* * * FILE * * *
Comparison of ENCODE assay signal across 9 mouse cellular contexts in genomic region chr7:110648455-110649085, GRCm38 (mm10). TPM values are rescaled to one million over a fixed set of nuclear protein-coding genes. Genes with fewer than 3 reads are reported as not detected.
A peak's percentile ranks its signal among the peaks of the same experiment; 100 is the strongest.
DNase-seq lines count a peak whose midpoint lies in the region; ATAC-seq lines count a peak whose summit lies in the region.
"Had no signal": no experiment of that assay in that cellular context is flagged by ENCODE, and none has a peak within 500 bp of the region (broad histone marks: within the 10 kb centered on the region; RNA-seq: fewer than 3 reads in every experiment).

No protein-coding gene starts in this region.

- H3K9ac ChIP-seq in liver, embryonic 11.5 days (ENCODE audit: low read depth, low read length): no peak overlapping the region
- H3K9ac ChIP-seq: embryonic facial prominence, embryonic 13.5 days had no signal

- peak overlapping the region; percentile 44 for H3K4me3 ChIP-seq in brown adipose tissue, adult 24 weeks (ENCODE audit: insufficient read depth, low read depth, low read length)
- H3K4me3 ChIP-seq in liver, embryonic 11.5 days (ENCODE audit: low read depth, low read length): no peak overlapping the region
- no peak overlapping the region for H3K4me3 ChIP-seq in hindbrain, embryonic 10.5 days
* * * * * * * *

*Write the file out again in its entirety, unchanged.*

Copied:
Comparison of ENCODE assay signal across 9 mouse cellular contexts in genomic region chr7:110648455-110649085, GRCm38 (mm10). TPM values are rescaled to one million over a fixed set of nuclear protein-coding genes. Genes with fewer than 3 reads are reported as not detected.
A peak's percentile ranks its signal among the peaks of the same experiment; 100 is the strongest.
DNase-seq lines count a peak whose midpoint lies in the region; ATAC-seq lines count a peak whose summit lies in the region.
"Had no signal": no experiment of that assay in that cellular context is flagged by ENCODE, and none has a peak within 500 bp of the region (broad histone marks: within the 10 kb centered on the region; RNA-seq: fewer than 3 reads in every experiment).

No protein-coding gene starts in this region.

- H3K9ac ChIP-seq in liver, embryonic 11.5 days (ENCODE audit: low read depth, low read length): no peak overlapping the region
- H3K9ac ChIP-seq: embryonic facial prominence, embryonic 13.5 days had no signal

- peak overlapping the region; percentile 44 for H3K4me3 ChIP-seq in brown adipose tissue, adult 24 weeks (ENCODE audit: insufficient read depth, low read depth, low read length)
- H3K4me3 ChIP-seq in liver, embryonic 11.5 days (ENCODE audit: low read depth, low read length): no peak overlapping the region
- no peak overlapping the region for H3K4me3 ChIP-seq in hindbrain, embryonic 10.5 days